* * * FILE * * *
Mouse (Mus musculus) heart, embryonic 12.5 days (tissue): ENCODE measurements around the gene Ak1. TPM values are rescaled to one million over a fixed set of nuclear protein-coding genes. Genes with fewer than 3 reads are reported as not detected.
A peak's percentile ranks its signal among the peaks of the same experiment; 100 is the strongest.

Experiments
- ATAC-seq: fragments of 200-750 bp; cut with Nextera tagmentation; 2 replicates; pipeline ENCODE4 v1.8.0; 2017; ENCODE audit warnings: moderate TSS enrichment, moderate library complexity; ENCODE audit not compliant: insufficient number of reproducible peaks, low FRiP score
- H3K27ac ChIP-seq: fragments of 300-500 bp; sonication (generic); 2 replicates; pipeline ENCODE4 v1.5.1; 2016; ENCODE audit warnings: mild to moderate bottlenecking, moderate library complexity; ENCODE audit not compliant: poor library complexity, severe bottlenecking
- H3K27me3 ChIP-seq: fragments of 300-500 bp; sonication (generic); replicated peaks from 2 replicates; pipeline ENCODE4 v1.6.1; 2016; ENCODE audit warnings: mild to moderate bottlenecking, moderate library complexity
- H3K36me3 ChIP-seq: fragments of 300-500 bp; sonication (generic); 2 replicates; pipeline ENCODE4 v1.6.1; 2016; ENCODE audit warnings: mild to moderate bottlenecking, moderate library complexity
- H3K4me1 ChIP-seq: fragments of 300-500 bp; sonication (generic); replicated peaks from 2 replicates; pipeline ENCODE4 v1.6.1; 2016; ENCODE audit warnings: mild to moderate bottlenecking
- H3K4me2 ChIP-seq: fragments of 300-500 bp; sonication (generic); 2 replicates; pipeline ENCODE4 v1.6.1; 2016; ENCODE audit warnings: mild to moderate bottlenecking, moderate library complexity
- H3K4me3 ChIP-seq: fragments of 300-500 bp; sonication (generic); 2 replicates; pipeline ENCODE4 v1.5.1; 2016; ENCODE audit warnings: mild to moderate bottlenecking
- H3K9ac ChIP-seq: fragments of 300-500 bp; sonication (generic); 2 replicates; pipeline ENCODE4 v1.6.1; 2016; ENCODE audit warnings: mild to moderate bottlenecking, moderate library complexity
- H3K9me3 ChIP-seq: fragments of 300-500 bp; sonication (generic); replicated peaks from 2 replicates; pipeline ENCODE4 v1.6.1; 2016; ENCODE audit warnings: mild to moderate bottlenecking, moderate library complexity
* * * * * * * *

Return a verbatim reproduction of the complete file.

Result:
Mouse (Mus musculus) heart, embryonic 12.5 days (tissue): ENCODE measurements around the gene Ak1. TPM values are rescaled to one million over a fixed set of nuclear protein-coding genes. Genes with fewer than 3 reads are reported as not detected.
A peak's percentile ranks its signal among the peaks of the same experiment; 100 is the strongest.

Experiments
- ATAC-seq: fragments of 200-750 bp; cut with Nextera tagmentation; 2 replicates; pipeline ENCODE4 v1.8.0; 2017; ENCODE audit warnings: moderate TSS enrichment, moderate library complexity; ENCODE audit not compliant: insufficient number of reproducible peaks, low FRiP score
- H3K27ac ChIP-seq: fragments of 300-500 bp; sonication (generic); 2 replicates; pipeline ENCODE4 v1.5.1; 2016; ENCODE audit warnings: mild to moderate bottlenecking, moderate library complexity; ENCODE audit not compliant: poor library complexity, severe bottlenecking
- H3K27me3 ChIP-seq: fragments of 300-500 bp; sonication (generic); replicated peaks from 2 replicates; pipeline ENCODE4 v1.6.1; 2016; ENCODE audit warnings: mild to moderate bottlenecking, moderate library complexity
- H3K36me3 ChIP-seq: fragments of 300-500 bp; sonication (generic); 2 replicates; pipeline ENCODE4 v1.6.1; 2016; ENCODE audit warnings: mild to moderate bottlenecking, moderate library complexity
- H3K4me1 ChIP-seq: fragments of 300-500 bp; sonication (generic); replicated peaks from 2 replicates; pipeline ENCODE4 v1.6.1; 2016; ENCODE audit warnings: mild to moderate bottlenecking
- H3K4me2 ChIP-seq: fragments of 300-500 bp; sonication (generic); 2 replicates; pipeline ENCODE4 v1.6.1; 2016; ENCODE audit warnings: mild to moderate bottlenecking, moderate library complexity
- H3K4me3 ChIP-seq: fragments of 300-500 bp; sonication (generic); 2 replicates; pipeline ENCODE4 v1.5.1; 2016; ENCODE audit warnings: mild to moderate bottlenecking
- H3K9ac ChIP-seq: fragments of 300-500 bp; sonication (generic); 2 replicates; pipeline ENCODE4 v1.6.1; 2016; ENCODE audit warnings: mild to moderate bottlenecking, moderate library complexity
- H3K9me3 ChIP-seq: fragments of 300-500 bp; sonication (generic); replicated peaks from 2 replicates; pipeline ENCODE4 v1.6.1; 2016; ENCODE audit warnings: mild to moderate bottlenecking, moderate library complexity